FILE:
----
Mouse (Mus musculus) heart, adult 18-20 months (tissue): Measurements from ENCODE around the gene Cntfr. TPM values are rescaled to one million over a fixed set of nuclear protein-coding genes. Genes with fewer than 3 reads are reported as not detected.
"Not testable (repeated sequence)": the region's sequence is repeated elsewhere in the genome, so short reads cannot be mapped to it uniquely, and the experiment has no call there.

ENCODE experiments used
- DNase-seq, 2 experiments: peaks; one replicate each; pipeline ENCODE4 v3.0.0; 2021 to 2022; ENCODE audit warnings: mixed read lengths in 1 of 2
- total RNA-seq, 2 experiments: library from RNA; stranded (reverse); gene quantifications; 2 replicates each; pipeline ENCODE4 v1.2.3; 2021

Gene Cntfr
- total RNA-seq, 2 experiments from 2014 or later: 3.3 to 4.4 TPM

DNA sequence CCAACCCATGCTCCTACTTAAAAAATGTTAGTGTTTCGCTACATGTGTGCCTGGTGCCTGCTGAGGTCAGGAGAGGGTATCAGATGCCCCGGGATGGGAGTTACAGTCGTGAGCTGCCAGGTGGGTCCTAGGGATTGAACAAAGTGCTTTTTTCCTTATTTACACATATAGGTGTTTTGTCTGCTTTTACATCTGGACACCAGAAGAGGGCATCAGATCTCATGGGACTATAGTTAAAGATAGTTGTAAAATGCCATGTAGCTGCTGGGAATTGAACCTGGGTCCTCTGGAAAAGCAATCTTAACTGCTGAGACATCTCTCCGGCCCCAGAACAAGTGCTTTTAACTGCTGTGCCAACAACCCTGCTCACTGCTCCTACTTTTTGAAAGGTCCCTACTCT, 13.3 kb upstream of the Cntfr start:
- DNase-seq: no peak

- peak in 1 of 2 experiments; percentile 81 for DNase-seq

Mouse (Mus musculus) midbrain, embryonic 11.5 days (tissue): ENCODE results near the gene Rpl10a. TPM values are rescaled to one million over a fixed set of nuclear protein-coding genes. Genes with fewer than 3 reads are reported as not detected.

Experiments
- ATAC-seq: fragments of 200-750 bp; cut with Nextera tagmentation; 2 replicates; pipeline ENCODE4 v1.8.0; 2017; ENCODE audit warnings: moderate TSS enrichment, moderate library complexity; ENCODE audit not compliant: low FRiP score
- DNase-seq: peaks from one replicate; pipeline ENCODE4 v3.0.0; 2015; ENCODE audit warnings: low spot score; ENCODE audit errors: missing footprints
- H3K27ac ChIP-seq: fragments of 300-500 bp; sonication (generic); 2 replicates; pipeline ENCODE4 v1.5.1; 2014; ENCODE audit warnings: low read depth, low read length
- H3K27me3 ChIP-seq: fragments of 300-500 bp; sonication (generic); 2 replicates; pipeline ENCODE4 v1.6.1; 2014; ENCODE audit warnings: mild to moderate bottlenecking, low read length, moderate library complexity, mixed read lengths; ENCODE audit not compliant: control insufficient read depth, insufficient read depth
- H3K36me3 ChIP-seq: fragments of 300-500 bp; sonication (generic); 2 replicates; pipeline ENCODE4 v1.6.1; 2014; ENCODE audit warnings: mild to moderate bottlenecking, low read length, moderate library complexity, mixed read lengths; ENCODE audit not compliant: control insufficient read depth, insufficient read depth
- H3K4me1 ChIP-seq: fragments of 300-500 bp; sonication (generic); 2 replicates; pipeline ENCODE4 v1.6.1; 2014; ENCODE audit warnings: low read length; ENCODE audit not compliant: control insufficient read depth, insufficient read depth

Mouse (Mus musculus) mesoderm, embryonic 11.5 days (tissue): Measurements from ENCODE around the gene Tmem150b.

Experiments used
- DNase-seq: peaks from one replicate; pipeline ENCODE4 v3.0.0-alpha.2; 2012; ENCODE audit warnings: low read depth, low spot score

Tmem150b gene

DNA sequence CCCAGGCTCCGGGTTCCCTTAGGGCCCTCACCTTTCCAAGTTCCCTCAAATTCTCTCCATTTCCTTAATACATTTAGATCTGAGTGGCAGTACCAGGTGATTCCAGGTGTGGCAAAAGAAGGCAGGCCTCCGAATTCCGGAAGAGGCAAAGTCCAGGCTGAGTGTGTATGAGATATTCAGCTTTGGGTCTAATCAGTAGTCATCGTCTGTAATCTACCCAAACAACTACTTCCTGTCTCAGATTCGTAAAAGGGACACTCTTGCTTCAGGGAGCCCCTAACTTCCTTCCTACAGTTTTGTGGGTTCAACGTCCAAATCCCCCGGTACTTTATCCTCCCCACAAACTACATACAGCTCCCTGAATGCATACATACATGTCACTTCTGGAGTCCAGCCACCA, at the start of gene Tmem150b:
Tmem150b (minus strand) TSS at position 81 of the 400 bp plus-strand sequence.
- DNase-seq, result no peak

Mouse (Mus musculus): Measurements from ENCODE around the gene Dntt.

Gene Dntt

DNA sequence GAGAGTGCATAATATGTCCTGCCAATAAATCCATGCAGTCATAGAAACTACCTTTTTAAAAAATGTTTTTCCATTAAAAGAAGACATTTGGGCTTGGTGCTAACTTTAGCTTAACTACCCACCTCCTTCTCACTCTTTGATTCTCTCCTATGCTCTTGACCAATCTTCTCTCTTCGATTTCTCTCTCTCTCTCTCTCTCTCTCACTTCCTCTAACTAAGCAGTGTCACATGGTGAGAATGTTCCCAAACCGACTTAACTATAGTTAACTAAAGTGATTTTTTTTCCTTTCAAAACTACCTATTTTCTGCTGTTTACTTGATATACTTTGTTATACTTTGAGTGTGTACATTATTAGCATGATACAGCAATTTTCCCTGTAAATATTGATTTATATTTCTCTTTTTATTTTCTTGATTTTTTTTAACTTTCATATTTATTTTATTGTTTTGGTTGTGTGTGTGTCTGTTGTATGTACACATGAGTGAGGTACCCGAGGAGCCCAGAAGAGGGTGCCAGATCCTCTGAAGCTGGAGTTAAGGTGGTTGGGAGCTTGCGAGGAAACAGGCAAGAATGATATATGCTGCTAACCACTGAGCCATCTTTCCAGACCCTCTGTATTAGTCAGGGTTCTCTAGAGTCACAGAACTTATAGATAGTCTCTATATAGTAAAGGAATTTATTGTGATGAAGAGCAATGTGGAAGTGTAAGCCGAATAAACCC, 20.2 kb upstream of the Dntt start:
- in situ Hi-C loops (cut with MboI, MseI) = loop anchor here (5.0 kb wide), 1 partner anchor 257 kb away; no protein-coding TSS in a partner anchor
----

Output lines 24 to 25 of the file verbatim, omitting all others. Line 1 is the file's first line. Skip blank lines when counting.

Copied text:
Tmem150b (minus strand) TSS at position 81 of the 400 bp plus-strand sequence.
- DNase-seq, result no peak